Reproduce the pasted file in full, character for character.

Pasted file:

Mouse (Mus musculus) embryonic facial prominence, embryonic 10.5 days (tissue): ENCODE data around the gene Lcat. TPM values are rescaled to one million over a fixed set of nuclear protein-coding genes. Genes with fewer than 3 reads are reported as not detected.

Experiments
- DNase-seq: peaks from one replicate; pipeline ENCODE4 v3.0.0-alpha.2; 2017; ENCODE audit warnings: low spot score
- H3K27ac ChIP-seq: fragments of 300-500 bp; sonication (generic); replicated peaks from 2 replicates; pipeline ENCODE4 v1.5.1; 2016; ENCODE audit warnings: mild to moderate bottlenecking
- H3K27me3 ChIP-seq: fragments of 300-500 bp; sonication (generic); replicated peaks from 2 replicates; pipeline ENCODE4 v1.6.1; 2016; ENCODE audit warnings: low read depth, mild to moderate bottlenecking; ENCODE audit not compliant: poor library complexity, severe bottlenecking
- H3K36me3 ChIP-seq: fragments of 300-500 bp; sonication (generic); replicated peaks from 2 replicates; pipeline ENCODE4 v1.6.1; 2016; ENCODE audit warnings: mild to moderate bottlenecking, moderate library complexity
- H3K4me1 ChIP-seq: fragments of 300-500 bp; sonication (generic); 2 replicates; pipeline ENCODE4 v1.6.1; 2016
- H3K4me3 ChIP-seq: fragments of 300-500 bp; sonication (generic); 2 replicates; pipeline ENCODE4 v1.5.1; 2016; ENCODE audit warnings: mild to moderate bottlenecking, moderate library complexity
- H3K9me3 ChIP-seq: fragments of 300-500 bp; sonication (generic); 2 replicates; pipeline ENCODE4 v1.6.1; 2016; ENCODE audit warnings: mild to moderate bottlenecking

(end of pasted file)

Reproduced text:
Mouse (Mus musculus) embryonic facial prominence, embryonic 10.5 days (tissue): ENCODE data around the gene Lcat. TPM values are rescaled to one million over a fixed set of nuclear protein-coding genes. Genes with fewer than 3 reads are reported as not detected.

Experiments
- DNase-seq: peaks from one replicate; pipeline ENCODE4 v3.0.0-alpha.2; 2017; ENCODE audit warnings: low spot score
- H3K27ac ChIP-seq: fragments of 300-500 bp; sonication (generic); replicated peaks from 2 replicates; pipeline ENCODE4 v1.5.1; 2016; ENCODE audit warnings: mild to moderate bottlenecking
- H3K27me3 ChIP-seq: fragments of 300-500 bp; sonication (generic); replicated peaks from 2 replicates; pipeline ENCODE4 v1.6.1; 2016; ENCODE audit warnings: low read depth, mild to moderate bottlenecking; ENCODE audit not compliant: poor library complexity, severe bottlenecking
- H3K36me3 ChIP-seq: fragments of 300-500 bp; sonication (generic); replicated peaks from 2 replicates; pipeline ENCODE4 v1.6.1; 2016; ENCODE audit warnings: mild to moderate bottlenecking, moderate library complexity
- H3K4me1 ChIP-seq: fragments of 300-500 bp; sonication (generic); 2 replicates; pipeline ENCODE4 v1.6.1; 2016
- H3K4me3 ChIP-seq: fragments of 300-500 bp; sonication (generic); 2 replicates; pipeline ENCODE4 v1.5.1; 2016; ENCODE audit warnings: mild to moderate bottlenecking, moderate library complexity
- H3K9me3 ChIP-seq: fragments of 300-500 bp; sonication (generic); 2 replicates; pipeline ENCODE4 v1.6.1; 2016; ENCODE audit warnings: mild to moderate bottlenecking